Therefore the Purim which is observed on the 14th is called ‘Purim-of-the-open-cities;’ (Purim De’Prazot) and the Purim observed on the 15th is named the ‘Purim-of-the-walled-cities’ (Purim De’Mukafot).
In our times, the only city besides Shushan in which Purim is observed the 15th of Adar is Jerusalem, “Yerushalayim.”
In a number of other places, the Megillah is also read the 15th – but only because of doubt. In these communities, the essential observance of Purim is fixed for the 14th, and though the Reading of the Megillah is repeated in them the 15th as well, the required brachah which precedes the Megilah-Reading, is not recited.
PURIM KATAN – Little Purim
On a leap year when, according to the Hebrew calendar there are two months of Adar, I and II, Purim is observed for two days in Adar II, which is followed by Nissan. However, the 14th and 15th of Adar A on a leap year are traditionally called “Little Purim”. On these days also one is supposed to celebrate, is forbidden to mourn or fast and omits certain prayers.
Sometimes Purim falls on a Friday, therefore making the next day, Shabbat, Shushan Purim. However, it is forbidden to read the Megilla on Shabbat, and of course, Shabbat cannot be postponed because of Purim.
For Jerusalem and other walled cities, the procedure is as follows:
“Mikra Megillah” is done on Thursday night and Friday morning, as in the “open” cities; “Matanot La-Evyonim” are given on Friday.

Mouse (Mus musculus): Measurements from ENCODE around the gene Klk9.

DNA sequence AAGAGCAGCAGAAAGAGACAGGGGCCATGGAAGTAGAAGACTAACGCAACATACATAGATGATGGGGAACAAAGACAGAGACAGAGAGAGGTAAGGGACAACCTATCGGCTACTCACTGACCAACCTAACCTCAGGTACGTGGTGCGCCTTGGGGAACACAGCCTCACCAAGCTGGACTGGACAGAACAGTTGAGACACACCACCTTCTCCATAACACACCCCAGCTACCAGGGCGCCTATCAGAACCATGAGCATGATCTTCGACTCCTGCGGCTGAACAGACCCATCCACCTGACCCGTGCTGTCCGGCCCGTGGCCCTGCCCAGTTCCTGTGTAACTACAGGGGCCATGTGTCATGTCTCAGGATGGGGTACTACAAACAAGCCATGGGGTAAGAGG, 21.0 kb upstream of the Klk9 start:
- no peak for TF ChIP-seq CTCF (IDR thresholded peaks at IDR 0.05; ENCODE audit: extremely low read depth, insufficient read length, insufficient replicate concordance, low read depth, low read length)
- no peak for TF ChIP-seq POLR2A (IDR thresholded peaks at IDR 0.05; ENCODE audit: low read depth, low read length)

The reading of “Parashat Amalek” and the insertion of “Al HaNisim” into the “Shemoneh Esray” and the “Birchat HaMazon” are done on Shabbat, their regular Purim in ordinary years.
“Seudat Purim” is served and “Mishloach Manot” are exchanged on Sunday, the sixteenth of Adar.
Thus, the holiday is felt and marked in Jerusalem for three days, and therefore Purim in such a year is called “Purim MeShulash,” Triple Purim.
Learning from the Purim experience, a custom has evolved for Jewish communities to celebrate the anniversary of their escape from destruction. These special communal Purims are also called ‘Purim Katan.’
This is a day of rejoicing, feasting and the distribution of gifts which Jewish communities, families, or even individuals set aside in commemoration of a miraculous event through which they were rescued from catastrophe or destruction or from evil and oppressive edicts.